Google+ Followers

Thursday, April 13, 2017

Turning Northward # 4

Turning Northward # 4

There are human lives which may be made to shine in the fairest beauty that Christian culture can produce. They may be freed from all that is course and unrefined. They may be nurtured into gentleness of manner and sweetness of spirit. Yet in certain experiences of testing and temptation -blemishes are revealed, undivine qualities are brought out, unhallowed tempers and dispositions are disclosed. The trouble is in the heart itself. Sin is still in the heart. The only way to be made perfect is to have the very springs of the life cleansed. "I long to be pure all through." That is the kind of men and women we should pray to become.

It was the lifelong prayer of Frances Willard, "O God, make me beautiful within!" Think what spiritual beauty there would be in any church, what healing for the world - if all its members were thus made pure, through and through - if all were really beautiful within.

It is to this that we are called each new year, for example, and each birthday. We are summoned to leave our routine Christian life, the commonplace godliness which has so long satisfied us, and turn northward. We are called to be saints - not when we are dead and our bodies have been buried out of sight - but now, while we are busy in the midst of human affairs, while we live and meet temptations every day, while men see us, and are touched and impressed by what we do. Shall we not give up and leave behind our conventional godliness, our fashionable holiness, our worldly conformity - and be holy men, holy women, turning northward to get nearer to God?

We need to be always watchful lest we allow our life to deteriorate in its quality as we go on from year to year. This is especially one of the temptations of advancing old age. There seems less to live for, less to draw us onward and upward, and inspiration is apt to grow less strong. The best seems behind us, and zest for toil and struggle grows less keen. We yield to weariness, we relax our discipline and self-restraint, we do not mind so much the little slips, the small neglects, the lowering of tone in feeling, in sentiment, in conduct. We are losing our life's brightness and beauty - and we know it not! We allow ourselves to become less thoughtful, less obliging, less kindly, less forgetful of self, less toward the mistakes of others, less tolerant of others' faults and weaknesses. People to whom we have been a comfort in the past, begin to note a change in the degree of our congeniality and our spirit of helpfulness. We are not interested in others' needs and troubles, as we used to be. Friends apologize for us by saying that we are not well, that we have cares and sufferings of our own, or that we are growing old. But neither illness nor age nor pain should make us less Christlike!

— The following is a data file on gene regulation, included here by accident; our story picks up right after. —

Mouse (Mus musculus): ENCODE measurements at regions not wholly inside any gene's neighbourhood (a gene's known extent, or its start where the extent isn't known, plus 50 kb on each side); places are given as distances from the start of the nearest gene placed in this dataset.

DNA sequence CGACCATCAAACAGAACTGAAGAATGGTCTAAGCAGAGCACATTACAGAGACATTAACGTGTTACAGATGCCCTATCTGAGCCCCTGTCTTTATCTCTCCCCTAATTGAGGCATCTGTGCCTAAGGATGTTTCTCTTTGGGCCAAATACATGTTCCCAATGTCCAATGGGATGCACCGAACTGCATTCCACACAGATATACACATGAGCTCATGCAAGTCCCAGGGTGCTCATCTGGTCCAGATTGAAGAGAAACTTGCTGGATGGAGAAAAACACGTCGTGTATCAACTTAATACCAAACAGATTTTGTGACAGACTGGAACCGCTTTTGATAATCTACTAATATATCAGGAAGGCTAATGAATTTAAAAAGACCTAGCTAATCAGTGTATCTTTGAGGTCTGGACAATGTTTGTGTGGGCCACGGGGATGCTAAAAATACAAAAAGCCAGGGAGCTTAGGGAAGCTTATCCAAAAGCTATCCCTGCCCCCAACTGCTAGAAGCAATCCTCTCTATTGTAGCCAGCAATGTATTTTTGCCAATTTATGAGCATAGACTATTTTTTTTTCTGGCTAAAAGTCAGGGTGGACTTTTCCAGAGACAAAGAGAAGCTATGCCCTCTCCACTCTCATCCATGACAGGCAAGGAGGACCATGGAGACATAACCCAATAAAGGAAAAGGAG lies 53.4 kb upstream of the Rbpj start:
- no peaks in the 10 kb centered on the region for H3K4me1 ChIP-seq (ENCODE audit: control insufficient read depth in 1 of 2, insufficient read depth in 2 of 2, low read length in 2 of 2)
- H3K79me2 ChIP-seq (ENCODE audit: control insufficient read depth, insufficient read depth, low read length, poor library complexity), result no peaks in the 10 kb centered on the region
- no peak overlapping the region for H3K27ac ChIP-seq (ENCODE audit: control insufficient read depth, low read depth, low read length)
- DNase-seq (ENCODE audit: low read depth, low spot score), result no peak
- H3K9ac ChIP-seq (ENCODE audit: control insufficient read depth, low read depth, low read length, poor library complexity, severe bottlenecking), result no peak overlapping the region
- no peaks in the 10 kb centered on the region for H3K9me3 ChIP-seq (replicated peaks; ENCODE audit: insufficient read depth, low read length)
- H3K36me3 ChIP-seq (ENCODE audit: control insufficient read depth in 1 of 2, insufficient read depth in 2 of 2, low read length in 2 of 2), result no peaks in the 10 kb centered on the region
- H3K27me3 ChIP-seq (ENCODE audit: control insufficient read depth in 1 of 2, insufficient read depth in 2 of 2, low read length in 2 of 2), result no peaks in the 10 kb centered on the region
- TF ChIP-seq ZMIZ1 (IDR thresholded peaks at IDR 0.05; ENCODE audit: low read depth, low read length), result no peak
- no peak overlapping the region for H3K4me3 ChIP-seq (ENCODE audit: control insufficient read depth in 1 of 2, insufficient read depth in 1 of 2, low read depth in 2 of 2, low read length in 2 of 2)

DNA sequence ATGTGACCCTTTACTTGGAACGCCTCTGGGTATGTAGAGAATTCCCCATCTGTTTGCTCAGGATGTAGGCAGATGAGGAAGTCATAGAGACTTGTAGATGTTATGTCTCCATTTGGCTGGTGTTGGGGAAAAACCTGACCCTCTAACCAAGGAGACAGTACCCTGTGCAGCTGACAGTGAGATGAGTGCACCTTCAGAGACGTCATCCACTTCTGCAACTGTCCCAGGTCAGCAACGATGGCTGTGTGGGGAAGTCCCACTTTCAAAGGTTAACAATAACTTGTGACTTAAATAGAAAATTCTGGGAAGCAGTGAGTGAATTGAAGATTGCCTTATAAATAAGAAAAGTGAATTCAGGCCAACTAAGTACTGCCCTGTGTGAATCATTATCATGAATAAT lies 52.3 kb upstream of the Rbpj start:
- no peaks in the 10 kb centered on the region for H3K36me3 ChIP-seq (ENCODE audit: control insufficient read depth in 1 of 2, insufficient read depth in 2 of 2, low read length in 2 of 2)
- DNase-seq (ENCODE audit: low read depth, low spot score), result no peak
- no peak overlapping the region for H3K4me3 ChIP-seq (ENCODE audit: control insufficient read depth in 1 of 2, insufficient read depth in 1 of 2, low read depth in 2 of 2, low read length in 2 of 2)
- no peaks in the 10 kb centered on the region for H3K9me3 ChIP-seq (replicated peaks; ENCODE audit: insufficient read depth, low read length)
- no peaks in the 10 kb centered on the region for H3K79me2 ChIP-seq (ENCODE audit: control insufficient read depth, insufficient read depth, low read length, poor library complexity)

Paul tells us that though our outward man is decaying, yet our inward man should be renewed day by day. The true life within us should become diviner continually in its beauty - purer, stronger, sweeter, even when the physical life is wasting away.

To all men there come, along the years, experiences that are hard to endure. Disappointments and misfortunes come, in one form or another. Business ventures do not always succeed. In some cases, there are years of continual and repeated disaster. Ill health saps the energy and strength of some men, leaving unequal to the struggle for success,and compelling them to drop out of the race.

Life is hard for many people, and there are those who do not keep brave and sweet in the struggle. Some lose heart and become soured in experiences of adversity. Nothing is sadder than to see a man give way to disheartenment and depression - and grow selfish, or cynical, or gloomy, or soured in spirit.

But this is not worthy living for one who is immortal, one who is a child of God. The hard things are not meant to mar our life - they are meant to make it all the braver, the worthier, the nobler. Adversities and misfortunes are meant to sweeten our spirits - not to make them sour and bitter.

We need to think of these things. There should be a constant gaining - never a losing in our spiritual life. Every year should find us living on a higher spiritual plane than the year before. Old age should always be the best of life - not marked by emptiness and decay, but by richer fruitfulness and more gracious beauty.

~J. R. Miller~

(continued with # 5)

No comments:

Post a Comment

Note: Only a member of this blog may post a comment.